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WU CHANGSHUO (1844-1927) / KUSAKABE MEIKAKU (1838-1922)
WU CHANGSHUO (1844-1927) / KUSAKABE MEIKAKU (1838-1922)
WU CHANGSHUO (1844-1927) / KUSAKABE MEIKAKU (1838-1922)
17 More
WU CHANGSHUO (1844-1927) / KUSAKABE MEIKAKU (1838-1922)
20 More
PROPERTY FROM A PRIVATE JAPANESE COLLECTION (LOT 1161)
WU CHANGSHUO (1844-1927) / KUSAKABE MEIKAKU (1838-1922)

Panel Screens of Flowers and Calligraphy

Details
WU CHANGSHUO (1844-1927) / KUSAKABE MEIKAKU (1838-1922)
Panel Screens of Flowers and Calligraphy
Sixteen scrolls, mounted as a pair of eight-panel screens, ink and colour / ink on paper
Each screen measures 150.5 x 40.3 cm. (59 1⁄4 x 15 7⁄8 in.)
(2)Eight scrolls inscribed and signed by Wu Changshuo, with a total of sixteen seals
One scroll dated spring, renzi year (1912)
Eight scrolls inscribed and signed by Kusakabe Meikaku, with a total of twenty four seals
One scroll dated spring, jiayin year (1914)

Brought to you by

Carmen Shek Cerne (石嘉雯)
Carmen Shek Cerne (石嘉雯) Vice President, Senior Specialist, Head of Sale

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Lot Essay

This pair of Japanese-style panel screens consists of Wu Changshuo’s 1912 depictions of eight plants and flowers in the style of Zhao Zhiqian, accompanied by Kusakabe Meikaku’s 1914 calligraphy transcribing poems by Su Shi. At 150 cm in height, the gold-background screens bearing such bold images certainly brighten any room.
Kusakabe Meikaku, a distinguished calligrapher active during the Meiji period, was considered one of the “Three Brushes of Meiji” (Meiji no Sanpitsu), ranking alongside Nakabayashi Gochiku and Iwaya Ichiroku. Friendly with Yang Shoujing, who was visiting Japan during the Meiji period, Meikaku studied calligraphy and epigraphy from Yang and achieved dominance with his creative northern epigraphic characteristic. He met Wu Changshuo in 1891 when he visited steles bearing carvings of Wang Xizhi’s works and other calligraphers in the Shanghai region. Meikaku was so impressed by a seal Wu carved and gifted to him, he commissioned him to make several more. The flourishing friendship compelled Meikaku to become the earliest and most influential promoter of Wu’s art in Japan. When Meikaku passed away in 1922, it was Wu who wrote the epitaph. A stele commemorating the 100th year of their encounter stands at Xiling Seal Art Society in Hangzhou today, a testament to the significance of this friendship.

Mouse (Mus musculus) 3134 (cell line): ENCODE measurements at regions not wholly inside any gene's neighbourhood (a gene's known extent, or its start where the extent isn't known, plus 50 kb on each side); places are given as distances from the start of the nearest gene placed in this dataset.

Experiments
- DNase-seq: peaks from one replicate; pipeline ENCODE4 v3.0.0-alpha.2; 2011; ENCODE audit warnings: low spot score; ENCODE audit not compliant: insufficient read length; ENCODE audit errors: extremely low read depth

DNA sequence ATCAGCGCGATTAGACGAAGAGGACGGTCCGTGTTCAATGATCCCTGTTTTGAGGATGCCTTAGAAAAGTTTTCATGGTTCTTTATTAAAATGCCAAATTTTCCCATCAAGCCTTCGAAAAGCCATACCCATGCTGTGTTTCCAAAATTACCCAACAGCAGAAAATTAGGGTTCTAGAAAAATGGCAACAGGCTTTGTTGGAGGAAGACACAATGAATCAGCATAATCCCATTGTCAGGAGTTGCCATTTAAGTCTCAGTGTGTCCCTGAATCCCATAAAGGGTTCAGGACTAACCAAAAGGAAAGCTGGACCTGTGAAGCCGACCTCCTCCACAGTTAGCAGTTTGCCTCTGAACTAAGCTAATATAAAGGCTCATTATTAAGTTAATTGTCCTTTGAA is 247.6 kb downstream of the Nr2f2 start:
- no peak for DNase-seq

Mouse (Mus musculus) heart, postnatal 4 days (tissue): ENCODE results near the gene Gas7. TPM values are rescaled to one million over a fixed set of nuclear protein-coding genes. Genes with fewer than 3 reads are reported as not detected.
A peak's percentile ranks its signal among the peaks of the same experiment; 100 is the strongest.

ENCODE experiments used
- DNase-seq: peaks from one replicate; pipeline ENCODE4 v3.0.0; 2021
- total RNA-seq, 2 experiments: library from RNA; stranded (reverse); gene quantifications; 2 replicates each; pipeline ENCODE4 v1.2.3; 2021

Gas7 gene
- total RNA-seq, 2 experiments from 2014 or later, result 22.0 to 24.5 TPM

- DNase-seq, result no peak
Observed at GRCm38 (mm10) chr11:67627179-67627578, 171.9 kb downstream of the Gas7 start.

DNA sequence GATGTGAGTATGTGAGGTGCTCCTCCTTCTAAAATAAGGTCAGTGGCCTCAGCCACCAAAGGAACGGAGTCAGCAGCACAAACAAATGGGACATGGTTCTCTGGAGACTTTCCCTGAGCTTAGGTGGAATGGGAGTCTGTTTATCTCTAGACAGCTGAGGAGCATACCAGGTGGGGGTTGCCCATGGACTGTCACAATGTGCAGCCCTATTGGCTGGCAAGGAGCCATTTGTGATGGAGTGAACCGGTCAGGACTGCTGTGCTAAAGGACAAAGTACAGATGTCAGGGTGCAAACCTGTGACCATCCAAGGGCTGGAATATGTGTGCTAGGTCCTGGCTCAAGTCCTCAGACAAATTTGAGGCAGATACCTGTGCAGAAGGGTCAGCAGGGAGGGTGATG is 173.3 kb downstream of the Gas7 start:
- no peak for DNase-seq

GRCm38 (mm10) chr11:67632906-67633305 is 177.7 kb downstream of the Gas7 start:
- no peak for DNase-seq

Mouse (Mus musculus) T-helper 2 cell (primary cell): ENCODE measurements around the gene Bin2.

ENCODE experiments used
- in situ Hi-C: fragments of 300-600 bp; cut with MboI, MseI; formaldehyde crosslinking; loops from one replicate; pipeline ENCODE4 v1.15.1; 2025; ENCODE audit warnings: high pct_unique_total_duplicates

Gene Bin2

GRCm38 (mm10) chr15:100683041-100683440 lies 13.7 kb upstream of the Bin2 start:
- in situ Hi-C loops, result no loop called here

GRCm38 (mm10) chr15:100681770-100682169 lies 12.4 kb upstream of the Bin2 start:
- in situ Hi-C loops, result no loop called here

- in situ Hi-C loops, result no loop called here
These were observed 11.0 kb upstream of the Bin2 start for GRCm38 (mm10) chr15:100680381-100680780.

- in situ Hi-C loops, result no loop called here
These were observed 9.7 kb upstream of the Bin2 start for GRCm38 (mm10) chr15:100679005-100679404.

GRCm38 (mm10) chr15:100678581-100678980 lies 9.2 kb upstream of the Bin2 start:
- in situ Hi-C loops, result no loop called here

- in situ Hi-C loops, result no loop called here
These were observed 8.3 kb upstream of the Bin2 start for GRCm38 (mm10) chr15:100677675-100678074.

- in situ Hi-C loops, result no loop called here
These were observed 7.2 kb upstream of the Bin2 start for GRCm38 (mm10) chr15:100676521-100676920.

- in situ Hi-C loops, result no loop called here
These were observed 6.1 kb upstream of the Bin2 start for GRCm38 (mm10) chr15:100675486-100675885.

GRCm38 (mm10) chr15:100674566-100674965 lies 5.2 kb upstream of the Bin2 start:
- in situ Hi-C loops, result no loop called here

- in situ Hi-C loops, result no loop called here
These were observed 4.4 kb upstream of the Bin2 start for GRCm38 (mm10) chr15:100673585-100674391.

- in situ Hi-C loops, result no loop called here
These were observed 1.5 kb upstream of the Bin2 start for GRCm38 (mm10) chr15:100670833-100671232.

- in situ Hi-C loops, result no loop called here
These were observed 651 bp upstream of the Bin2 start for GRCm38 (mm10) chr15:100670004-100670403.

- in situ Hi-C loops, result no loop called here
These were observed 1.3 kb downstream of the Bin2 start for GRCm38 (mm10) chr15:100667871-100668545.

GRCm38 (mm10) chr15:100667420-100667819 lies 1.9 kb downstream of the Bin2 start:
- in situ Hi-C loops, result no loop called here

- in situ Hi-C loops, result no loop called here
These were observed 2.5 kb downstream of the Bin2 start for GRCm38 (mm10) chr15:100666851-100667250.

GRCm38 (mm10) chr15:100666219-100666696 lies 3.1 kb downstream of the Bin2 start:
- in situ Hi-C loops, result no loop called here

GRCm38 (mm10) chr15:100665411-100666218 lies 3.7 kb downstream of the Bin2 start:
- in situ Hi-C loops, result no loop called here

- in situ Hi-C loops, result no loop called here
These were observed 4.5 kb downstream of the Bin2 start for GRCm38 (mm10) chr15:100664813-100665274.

The large scale of this pair of eight-panel screens suggests that it was not meant for practical use at home. Most likely it was commissioned by a collector who favoured epigraphy and Su Shi, and was socially important enough to make the requests to the two leading masters of epigraphy.

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